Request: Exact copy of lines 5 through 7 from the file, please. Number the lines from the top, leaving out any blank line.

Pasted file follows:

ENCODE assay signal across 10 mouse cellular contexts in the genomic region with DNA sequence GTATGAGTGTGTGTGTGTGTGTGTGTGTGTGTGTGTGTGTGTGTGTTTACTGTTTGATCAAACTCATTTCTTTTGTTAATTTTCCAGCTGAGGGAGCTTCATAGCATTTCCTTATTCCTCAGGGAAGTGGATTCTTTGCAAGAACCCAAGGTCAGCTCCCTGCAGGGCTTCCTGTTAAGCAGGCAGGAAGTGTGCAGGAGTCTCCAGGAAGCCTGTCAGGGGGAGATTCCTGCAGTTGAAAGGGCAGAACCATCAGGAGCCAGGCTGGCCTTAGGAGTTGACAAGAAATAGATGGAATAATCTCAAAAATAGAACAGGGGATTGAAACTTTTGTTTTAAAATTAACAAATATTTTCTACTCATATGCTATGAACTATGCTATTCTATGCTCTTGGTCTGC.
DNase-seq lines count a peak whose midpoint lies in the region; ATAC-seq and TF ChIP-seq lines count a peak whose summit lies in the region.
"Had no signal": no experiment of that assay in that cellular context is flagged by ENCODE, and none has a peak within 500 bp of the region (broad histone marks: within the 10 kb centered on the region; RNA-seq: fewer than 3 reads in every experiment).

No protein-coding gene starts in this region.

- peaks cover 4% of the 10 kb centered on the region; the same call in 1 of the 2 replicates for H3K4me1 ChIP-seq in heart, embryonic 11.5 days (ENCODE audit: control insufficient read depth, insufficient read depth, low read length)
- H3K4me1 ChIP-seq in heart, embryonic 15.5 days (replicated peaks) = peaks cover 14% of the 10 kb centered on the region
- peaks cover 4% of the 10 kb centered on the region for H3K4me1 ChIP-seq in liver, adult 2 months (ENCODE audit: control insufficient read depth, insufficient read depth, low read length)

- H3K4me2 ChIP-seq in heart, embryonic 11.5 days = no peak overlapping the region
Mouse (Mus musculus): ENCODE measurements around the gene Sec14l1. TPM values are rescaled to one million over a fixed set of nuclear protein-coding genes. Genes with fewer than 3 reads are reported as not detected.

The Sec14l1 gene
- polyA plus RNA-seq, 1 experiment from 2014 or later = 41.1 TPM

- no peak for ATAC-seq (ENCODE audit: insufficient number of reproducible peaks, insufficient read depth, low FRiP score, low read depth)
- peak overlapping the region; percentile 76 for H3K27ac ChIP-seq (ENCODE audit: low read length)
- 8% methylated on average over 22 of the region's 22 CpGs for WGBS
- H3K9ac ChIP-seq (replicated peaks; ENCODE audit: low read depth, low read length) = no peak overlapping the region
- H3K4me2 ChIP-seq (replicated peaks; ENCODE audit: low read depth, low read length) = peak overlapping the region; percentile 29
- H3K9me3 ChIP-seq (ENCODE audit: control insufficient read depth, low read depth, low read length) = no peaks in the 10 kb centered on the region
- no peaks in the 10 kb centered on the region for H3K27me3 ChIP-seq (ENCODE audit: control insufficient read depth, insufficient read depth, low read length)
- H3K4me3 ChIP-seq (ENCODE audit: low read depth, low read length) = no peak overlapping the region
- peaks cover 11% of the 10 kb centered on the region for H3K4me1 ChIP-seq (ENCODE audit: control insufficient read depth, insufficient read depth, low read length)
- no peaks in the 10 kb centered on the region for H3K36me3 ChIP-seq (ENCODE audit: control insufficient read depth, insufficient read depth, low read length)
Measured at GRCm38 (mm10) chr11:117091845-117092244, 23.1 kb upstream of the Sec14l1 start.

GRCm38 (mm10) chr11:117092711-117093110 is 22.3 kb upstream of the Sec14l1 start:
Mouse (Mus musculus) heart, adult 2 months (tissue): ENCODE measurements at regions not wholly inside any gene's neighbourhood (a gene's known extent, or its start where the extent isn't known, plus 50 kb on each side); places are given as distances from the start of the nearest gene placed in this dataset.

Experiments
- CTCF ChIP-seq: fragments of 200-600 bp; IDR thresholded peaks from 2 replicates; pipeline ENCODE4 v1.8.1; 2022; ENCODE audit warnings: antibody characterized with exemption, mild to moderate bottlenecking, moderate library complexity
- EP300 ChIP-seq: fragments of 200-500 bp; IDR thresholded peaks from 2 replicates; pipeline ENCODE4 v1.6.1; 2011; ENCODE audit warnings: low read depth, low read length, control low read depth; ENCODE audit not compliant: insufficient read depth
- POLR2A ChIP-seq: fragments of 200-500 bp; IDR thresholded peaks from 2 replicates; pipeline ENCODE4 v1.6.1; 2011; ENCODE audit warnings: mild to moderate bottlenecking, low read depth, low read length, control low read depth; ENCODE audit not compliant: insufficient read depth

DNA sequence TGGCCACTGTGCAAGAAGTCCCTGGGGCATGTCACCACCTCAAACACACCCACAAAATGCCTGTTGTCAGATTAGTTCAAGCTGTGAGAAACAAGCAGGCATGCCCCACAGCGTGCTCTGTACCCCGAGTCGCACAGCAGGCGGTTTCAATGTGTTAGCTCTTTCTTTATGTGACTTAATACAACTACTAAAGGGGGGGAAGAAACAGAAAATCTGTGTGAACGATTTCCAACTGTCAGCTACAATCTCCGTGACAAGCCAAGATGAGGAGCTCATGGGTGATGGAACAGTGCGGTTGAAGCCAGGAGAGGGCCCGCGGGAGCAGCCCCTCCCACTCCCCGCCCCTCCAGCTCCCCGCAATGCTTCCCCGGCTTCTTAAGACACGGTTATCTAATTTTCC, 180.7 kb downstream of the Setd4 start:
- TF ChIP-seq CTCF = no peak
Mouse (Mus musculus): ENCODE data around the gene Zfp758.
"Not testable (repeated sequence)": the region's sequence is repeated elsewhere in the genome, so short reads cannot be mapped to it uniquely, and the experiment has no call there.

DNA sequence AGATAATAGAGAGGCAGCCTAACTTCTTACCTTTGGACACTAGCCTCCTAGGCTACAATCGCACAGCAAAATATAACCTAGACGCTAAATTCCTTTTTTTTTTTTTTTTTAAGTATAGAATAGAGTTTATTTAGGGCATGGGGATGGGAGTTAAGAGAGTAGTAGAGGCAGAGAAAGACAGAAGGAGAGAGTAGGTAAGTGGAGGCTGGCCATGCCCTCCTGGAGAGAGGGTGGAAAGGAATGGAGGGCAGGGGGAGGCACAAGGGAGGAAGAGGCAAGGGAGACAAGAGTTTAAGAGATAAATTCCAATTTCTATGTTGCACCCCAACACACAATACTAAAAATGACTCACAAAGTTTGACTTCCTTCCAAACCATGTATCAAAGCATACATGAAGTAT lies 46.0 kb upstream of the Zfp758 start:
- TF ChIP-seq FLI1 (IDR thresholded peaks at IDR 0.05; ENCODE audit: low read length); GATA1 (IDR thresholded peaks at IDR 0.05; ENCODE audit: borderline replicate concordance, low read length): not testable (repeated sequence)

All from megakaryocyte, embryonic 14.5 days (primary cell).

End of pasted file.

- peaks cover 4% of the 10 kb centered on the region; the same call in 1 of the 2 replicates for H3K4me1 ChIP-seq in heart, embryonic 11.5 days (ENCODE audit: control insufficient read depth, insufficient read depth, low read length)
- H3K4me1 ChIP-seq in heart, embryonic 15.5 days (replicated peaks) = peaks cover 14% of the 10 kb centered on the region
- peaks cover 4% of the 10 kb centered on the region for H3K4me1 ChIP-seq in liver, adult 2 months (ENCODE audit: control insufficient read depth, insufficient read depth, low read length)